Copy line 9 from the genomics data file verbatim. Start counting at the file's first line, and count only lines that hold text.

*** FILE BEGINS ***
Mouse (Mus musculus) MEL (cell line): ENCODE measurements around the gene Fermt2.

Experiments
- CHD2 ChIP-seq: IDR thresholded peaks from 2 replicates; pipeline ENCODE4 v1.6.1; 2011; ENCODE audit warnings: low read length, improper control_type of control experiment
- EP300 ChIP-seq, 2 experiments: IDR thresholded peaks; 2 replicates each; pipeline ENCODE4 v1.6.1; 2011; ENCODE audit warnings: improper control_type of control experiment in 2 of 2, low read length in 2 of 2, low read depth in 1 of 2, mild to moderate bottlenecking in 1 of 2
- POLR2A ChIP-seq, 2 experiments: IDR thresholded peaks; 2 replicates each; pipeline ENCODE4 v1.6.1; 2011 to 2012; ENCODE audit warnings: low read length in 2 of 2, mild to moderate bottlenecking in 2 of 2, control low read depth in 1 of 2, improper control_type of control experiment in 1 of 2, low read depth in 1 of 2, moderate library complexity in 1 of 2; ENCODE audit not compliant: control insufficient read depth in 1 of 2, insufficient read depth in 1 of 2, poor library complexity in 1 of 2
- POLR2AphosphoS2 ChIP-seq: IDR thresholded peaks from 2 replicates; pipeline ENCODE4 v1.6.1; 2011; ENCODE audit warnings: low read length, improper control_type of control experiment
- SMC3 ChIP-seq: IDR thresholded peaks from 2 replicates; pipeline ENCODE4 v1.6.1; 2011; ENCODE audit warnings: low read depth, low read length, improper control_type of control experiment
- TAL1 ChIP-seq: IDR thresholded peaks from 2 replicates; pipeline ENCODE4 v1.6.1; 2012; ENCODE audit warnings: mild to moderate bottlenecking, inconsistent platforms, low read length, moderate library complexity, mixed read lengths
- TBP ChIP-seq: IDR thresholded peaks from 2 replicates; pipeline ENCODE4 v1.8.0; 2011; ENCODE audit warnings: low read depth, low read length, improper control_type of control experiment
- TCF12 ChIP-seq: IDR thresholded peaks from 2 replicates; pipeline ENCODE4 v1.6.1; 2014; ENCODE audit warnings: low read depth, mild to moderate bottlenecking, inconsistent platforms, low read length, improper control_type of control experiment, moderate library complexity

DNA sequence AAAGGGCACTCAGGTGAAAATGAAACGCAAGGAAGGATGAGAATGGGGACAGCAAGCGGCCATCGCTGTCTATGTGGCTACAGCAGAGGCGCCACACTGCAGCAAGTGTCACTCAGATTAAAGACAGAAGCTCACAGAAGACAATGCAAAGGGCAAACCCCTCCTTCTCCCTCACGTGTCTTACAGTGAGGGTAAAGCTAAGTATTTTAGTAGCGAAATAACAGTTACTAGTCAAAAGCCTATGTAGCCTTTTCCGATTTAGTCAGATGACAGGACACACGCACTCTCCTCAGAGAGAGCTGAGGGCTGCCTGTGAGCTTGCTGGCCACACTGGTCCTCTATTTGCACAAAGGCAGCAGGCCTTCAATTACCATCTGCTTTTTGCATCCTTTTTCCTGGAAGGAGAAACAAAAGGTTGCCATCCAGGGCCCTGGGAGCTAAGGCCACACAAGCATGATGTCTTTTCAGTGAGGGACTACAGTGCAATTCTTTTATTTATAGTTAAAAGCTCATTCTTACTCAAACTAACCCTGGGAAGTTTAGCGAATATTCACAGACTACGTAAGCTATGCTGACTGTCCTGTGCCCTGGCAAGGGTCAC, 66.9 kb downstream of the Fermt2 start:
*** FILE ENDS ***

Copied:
- TBP ChIP-seq: IDR thresholded peaks from 2 replicates; pipeline ENCODE4 v1.8.0; 2011; ENCODE audit warnings: low read depth, low read length, improper control_type of control experiment